Reinforcements of soldiers in battle fatigues and the police continue the siege to the BDR complex. Arms and ammunition are being brought into a nearby sports field. Army personnel are telling residents of the area to evacuate or take shelter. Cell phone networks outside the capital have been switched off. The Dhaka Medical College Hospital has reportedly been warned to expect heavy casualties.
Are we going to witness another bloodbath today?
While social equity, exploitation and corruption are major challenges in a country like Bangladesh (and indeed, in many other countries), a class struggle should never have to resort to such deadly means. In a democracy, in a people's republic, grievances should not be allowed to explode in this manner. This situation has caught the government unaware, but really, did the government (albeit newly elected), and the intelligence services, have absolutely no idea this was brewing? Could it not have been prevented?
While my sympathies always lie with the under-dog, an immediate acceptance of the BDR's demands would set a dangerous precedent for other disgruntled groups. We certainly don't want to create the impression that "if no one listens to you then go on rampage and your demands will be met immediately." Our strategy should be to diffuse tension instead of allowing it to brew and to the creation of grounds for confrontation, death and destruction. We have survived a war and numerous coups and many violent demonstrations. Has life ceased to have any value? Have we not learnt anything??? Why do we forget so easily?
We have lived under a state of emergency for many months now, and have just begun a new political chapter in the history of Bangladesh. Please let us move forward on the road to functional democracy and leave us not be waylaid, or worse, take a step backward. Dear readers, please include us in your prayers.
(Photo credit: All photos in this post were taken from various websites: BBC, Al Jazeera, Global Voices, Unheard Voices and others.)
16 February, 2009
Due to work and other commitments, more than half the month had passed yet I was not able to go to the Ekushey Boi Mela (Book Fair to mark the occasion of 21st February). And I was panicking inside. How many books would I be able to buy if I got to go just once, I wondered out loud. And more important, my book budget was being spent on other things!
But I got to go today. Finally! Accompanied by dear, devoted (read long-suffering) Ranak. I don't think he could stand my whining any more.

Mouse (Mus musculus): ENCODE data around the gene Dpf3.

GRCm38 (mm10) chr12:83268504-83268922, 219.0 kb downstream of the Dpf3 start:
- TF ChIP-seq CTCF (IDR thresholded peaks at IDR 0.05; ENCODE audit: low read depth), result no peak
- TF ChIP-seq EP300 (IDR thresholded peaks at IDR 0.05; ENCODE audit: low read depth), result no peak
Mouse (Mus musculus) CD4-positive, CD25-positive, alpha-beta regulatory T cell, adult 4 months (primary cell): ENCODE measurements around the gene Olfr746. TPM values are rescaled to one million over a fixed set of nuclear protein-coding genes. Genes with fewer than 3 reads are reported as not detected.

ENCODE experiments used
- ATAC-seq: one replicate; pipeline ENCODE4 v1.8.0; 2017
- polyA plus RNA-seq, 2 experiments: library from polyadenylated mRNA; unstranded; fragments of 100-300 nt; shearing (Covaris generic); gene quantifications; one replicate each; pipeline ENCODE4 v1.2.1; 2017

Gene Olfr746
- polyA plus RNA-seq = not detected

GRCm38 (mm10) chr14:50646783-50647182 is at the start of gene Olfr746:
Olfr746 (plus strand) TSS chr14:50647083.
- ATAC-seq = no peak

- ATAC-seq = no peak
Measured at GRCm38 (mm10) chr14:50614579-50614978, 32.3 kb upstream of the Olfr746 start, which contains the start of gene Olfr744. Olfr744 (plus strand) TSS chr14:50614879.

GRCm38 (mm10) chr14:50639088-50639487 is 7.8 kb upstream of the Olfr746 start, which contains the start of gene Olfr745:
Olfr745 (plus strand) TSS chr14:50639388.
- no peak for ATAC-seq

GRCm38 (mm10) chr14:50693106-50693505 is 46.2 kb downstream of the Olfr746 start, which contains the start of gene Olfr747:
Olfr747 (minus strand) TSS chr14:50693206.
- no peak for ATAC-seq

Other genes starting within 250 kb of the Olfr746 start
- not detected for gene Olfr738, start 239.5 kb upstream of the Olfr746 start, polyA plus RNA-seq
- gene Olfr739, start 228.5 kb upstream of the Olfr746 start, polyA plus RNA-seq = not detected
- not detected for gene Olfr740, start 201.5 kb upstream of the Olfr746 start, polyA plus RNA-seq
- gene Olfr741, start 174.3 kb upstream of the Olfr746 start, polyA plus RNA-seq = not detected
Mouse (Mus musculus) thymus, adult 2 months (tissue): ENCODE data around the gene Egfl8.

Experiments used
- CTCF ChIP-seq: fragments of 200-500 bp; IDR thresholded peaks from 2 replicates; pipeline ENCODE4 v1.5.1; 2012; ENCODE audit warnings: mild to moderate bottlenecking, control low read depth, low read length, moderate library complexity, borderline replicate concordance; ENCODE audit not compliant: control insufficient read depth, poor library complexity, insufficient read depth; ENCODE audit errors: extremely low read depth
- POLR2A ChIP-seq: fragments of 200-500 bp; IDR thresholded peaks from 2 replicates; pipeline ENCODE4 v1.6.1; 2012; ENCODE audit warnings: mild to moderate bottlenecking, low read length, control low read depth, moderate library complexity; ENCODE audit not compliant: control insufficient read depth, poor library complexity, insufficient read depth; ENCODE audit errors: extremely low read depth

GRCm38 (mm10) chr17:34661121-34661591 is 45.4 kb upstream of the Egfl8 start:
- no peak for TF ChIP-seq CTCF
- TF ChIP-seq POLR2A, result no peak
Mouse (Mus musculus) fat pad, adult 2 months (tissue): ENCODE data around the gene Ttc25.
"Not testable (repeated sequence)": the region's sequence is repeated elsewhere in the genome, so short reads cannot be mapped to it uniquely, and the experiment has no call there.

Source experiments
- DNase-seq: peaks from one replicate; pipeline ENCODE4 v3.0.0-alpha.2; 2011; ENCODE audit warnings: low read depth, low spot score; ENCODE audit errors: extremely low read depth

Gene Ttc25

The afternoon sun painted everything a glorious golden.
And the atmosphere was festive.
Bangla Academy also dressed up... and there were a few gimmicks to sell books.
The monument erected on the Bangla Academy lawn glowed in the sun.
And there were the books. Oh the glorious, crisp new books.
Of course, if you got peckish after all that shopping, there was street food galore.
And lots of other things.
And beautiful flowers.
Of course, I bought some books. And they ranged from the classics to sci fi to children's stories to travelogues, and many topics in between, some serious, some downright silly.
When our arms started to ache from carrying the books around, we stopped buying, and headed back. At home I spread them out on a table, and as I am writing this, I keep sneaking looks at them, and smiling a smile of pleasant anticipation.
I don't feel like going into work tomorrow, or the next day, or the next. Maybe I'll call in sick, and spend the day in bed.
14 February, 2009
I had been banished to that dark place when Ranak found me.
He was a man of few words but numerous gestures. On the outskirts of that cheerless land where I was living, Ranak took me out for walks, and long rides, made me talk about everything and nothing, and insisted I eat meals with him. And despite my very best attempts to send him away, he stayed and loved me even when I was incapable of loving him back.
Slowly, the deep fissures in my heart began to mend. And when, on one beautiful sunny day, Ranak proposed a forever with him, only one response seemed possible. I packed my bags, and without informing the gatekeeper of that joyless place that had become home, I left.
Today, almost four years and lots of great times and some bitter arguments later, despite being as different as chalk and cheese, we have grown on each other and at least I cannot imagine a life without him. (And I do hope he won't read this entry and get all big-headed, and make me lose my edge in arguments. And please, don't any of you tell him that I've written about him. Let this be our secret?)